Honors portal opensBy Lauren Lane | 02/09/2015 9:56pm
To fix this issue, The University of Alabama’s Office of Information Technology, along with the Coordinating Council for Honor Societies, created a portal for students seeking membership into honor societies who are confused as to which ones are legitimate. The new portal provides one central application and shows students which legitimate societies they qualify for.
Sean Ross, president of the Coordinating Council for Honor Societies, said the new portal is a drastic improvement from the resources students used to have and will hopefully encourage them to get more involved.
“Honor societies at the Capstone strive to better the University of Alabama and Tuscaloosa communities,” he said. “Many of them focus on community service, philanthropy, leadership, scholarship and civic involvement when looking for members. Not only are exemplary students recognized for practicing these values, but honor societies bring groups of high-achieving and ambitious students together to promote common missions and build a better future for the University and the community at large.”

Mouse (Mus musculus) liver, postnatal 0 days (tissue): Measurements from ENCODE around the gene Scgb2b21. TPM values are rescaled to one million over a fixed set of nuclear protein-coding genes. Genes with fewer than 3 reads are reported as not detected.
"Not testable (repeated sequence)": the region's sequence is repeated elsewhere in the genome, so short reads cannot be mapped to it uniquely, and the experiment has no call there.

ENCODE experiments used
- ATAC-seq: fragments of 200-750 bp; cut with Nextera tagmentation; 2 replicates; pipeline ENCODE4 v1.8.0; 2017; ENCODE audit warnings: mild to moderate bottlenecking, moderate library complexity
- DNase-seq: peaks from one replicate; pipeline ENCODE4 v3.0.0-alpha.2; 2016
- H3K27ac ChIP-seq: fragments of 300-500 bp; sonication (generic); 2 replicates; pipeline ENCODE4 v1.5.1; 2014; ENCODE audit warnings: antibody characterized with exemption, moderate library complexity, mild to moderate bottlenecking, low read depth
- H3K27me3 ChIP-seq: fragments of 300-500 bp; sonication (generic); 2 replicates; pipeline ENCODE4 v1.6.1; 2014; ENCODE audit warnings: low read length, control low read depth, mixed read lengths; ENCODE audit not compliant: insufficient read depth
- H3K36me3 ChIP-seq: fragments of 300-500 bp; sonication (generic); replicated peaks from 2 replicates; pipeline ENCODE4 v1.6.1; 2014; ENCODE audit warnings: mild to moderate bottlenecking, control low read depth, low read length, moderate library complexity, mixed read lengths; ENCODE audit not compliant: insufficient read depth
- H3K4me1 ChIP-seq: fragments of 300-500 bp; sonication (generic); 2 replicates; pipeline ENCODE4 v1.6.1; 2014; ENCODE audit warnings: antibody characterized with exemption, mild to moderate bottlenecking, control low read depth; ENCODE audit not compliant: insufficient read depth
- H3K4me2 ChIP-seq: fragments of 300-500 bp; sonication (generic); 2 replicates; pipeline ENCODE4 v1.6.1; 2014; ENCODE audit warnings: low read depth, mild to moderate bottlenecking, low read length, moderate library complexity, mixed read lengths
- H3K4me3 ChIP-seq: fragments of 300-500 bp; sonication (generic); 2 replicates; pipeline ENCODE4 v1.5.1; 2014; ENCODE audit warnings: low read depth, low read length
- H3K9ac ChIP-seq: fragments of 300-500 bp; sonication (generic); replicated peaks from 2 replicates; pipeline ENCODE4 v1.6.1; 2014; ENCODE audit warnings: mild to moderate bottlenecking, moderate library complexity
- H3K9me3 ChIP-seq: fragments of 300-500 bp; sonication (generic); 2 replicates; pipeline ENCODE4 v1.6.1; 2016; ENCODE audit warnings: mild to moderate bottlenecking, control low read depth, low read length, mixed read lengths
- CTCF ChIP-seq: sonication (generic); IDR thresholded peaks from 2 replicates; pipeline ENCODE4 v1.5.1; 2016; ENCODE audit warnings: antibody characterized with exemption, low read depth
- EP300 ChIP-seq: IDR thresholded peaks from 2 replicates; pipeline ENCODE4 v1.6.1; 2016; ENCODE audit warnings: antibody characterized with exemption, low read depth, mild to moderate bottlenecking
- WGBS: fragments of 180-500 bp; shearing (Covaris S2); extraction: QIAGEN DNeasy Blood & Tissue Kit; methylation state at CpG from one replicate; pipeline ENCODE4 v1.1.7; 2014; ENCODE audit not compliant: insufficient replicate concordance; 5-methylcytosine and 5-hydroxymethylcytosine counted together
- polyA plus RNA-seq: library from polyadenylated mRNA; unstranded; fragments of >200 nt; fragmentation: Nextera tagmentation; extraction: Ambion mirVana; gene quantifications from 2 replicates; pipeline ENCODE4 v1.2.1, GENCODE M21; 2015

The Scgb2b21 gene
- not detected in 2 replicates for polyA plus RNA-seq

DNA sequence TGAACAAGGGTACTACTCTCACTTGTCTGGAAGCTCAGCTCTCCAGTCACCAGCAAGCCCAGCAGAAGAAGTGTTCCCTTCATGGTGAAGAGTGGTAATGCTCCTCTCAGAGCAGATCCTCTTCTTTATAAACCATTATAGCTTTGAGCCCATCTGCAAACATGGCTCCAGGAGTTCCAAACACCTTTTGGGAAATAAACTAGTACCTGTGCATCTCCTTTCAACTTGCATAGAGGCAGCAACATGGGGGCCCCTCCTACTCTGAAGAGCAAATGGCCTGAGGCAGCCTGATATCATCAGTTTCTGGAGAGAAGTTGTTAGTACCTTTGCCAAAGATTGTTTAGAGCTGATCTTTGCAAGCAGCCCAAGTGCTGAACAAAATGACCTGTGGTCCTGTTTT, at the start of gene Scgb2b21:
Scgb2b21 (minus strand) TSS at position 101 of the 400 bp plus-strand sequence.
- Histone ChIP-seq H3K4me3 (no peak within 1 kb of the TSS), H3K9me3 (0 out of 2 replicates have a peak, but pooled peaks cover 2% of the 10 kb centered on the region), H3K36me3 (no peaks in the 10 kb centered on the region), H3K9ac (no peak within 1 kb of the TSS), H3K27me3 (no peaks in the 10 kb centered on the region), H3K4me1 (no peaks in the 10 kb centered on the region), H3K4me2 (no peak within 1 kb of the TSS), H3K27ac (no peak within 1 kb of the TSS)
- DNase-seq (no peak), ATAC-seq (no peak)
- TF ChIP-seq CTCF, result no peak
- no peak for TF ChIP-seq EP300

Ross said being involved in honor societies, such as Lambda Sigma and Cardinal Key, has allowed him access to networking opportunities and community projects.
Ryan Caselton, a sophomore majoring in chemical engineering, said he is grateful to have been selected to be a part of Lambda Sigma this past year.
“I would say Lambda Sigma has provided me with a group of friends in many different respects of life,” he said. “We have a great amount of diversity within our majors, hometowns and personalities. We have all come together to learn from each other and to work together and do service as well.”
Caselton said he was recently elected vice president of Lambda Sigma and is excited to begin planning new service projects for the upcoming members.
“It is an easy way to meet people your age and an easy means to get a group of people to do service with you,” he said.
Mary Lowrey, director of career education and development at the Career Center, said she encourages students to take advantage of this new portal as they get to choose what they gain from an experience as an honor society member.
“The benefits can depend on the opportunities provided to members and the initiative taken to be involved,” she said.
The dozen or so honor societies at The University of Alabama offer programs that help members with professional development and networking opportunities by getting plugged in on campus through leadership positions and providing events for community service and philanthropy.
“Generally, employers are going to be interested in experiences students have had developing and demonstrating their skills,” Lowrey said. “These experiences can include involvement in honor societies. If students join and do nothing more than put the name of the organization on the resume, it will not mean as much to the employer.”
The portal for applications closes Friday and will continue to be developed into a permanent portal in 2016.